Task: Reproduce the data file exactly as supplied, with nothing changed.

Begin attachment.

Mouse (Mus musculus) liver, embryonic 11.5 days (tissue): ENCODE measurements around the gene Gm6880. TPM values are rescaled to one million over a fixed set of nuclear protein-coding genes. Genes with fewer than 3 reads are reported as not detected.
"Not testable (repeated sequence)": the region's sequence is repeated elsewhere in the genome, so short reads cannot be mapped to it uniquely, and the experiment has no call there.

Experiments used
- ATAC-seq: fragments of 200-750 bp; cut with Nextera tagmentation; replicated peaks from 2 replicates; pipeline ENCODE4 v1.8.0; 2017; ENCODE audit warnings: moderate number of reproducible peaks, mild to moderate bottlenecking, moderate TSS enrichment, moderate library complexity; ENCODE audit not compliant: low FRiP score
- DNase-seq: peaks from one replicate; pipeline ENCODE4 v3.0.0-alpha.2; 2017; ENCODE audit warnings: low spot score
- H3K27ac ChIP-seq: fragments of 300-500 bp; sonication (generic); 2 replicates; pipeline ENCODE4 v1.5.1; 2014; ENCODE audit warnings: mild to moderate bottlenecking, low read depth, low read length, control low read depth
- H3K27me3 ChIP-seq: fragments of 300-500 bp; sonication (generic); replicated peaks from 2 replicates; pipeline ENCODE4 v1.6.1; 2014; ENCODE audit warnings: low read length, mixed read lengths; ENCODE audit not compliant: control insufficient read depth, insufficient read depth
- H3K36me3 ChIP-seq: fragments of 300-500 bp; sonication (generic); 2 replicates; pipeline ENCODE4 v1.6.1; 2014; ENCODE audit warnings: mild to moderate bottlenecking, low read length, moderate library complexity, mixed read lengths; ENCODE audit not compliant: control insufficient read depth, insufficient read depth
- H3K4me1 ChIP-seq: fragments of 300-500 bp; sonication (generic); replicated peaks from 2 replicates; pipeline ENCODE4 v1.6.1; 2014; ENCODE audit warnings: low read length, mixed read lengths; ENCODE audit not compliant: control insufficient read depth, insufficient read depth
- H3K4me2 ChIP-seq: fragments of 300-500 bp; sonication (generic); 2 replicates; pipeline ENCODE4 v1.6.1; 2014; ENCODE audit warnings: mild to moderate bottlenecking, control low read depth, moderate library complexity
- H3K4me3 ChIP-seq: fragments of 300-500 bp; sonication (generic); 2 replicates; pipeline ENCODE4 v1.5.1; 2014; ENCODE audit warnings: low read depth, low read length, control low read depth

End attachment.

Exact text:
Mouse (Mus musculus) liver, embryonic 11.5 days (tissue): ENCODE measurements around the gene Gm6880. TPM values are rescaled to one million over a fixed set of nuclear protein-coding genes. Genes with fewer than 3 reads are reported as not detected.
"Not testable (repeated sequence)": the region's sequence is repeated elsewhere in the genome, so short reads cannot be mapped to it uniquely, and the experiment has no call there.

Experiments used
- ATAC-seq: fragments of 200-750 bp; cut with Nextera tagmentation; replicated peaks from 2 replicates; pipeline ENCODE4 v1.8.0; 2017; ENCODE audit warnings: moderate number of reproducible peaks, mild to moderate bottlenecking, moderate TSS enrichment, moderate library complexity; ENCODE audit not compliant: low FRiP score
- DNase-seq: peaks from one replicate; pipeline ENCODE4 v3.0.0-alpha.2; 2017; ENCODE audit warnings: low spot score
- H3K27ac ChIP-seq: fragments of 300-500 bp; sonication (generic); 2 replicates; pipeline ENCODE4 v1.5.1; 2014; ENCODE audit warnings: mild to moderate bottlenecking, low read depth, low read length, control low read depth
- H3K27me3 ChIP-seq: fragments of 300-500 bp; sonication (generic); replicated peaks from 2 replicates; pipeline ENCODE4 v1.6.1; 2014; ENCODE audit warnings: low read length, mixed read lengths; ENCODE audit not compliant: control insufficient read depth, insufficient read depth
- H3K36me3 ChIP-seq: fragments of 300-500 bp; sonication (generic); 2 replicates; pipeline ENCODE4 v1.6.1; 2014; ENCODE audit warnings: mild to moderate bottlenecking, low read length, moderate library complexity, mixed read lengths; ENCODE audit not compliant: control insufficient read depth, insufficient read depth
- H3K4me1 ChIP-seq: fragments of 300-500 bp; sonication (generic); replicated peaks from 2 replicates; pipeline ENCODE4 v1.6.1; 2014; ENCODE audit warnings: low read length, mixed read lengths; ENCODE audit not compliant: control insufficient read depth, insufficient read depth
- H3K4me2 ChIP-seq: fragments of 300-500 bp; sonication (generic); 2 replicates; pipeline ENCODE4 v1.6.1; 2014; ENCODE audit warnings: mild to moderate bottlenecking, control low read depth, moderate library complexity
- H3K4me3 ChIP-seq: fragments of 300-500 bp; sonication (generic); 2 replicates; pipeline ENCODE4 v1.5.1; 2014; ENCODE audit warnings: low read depth, low read length, control low read depth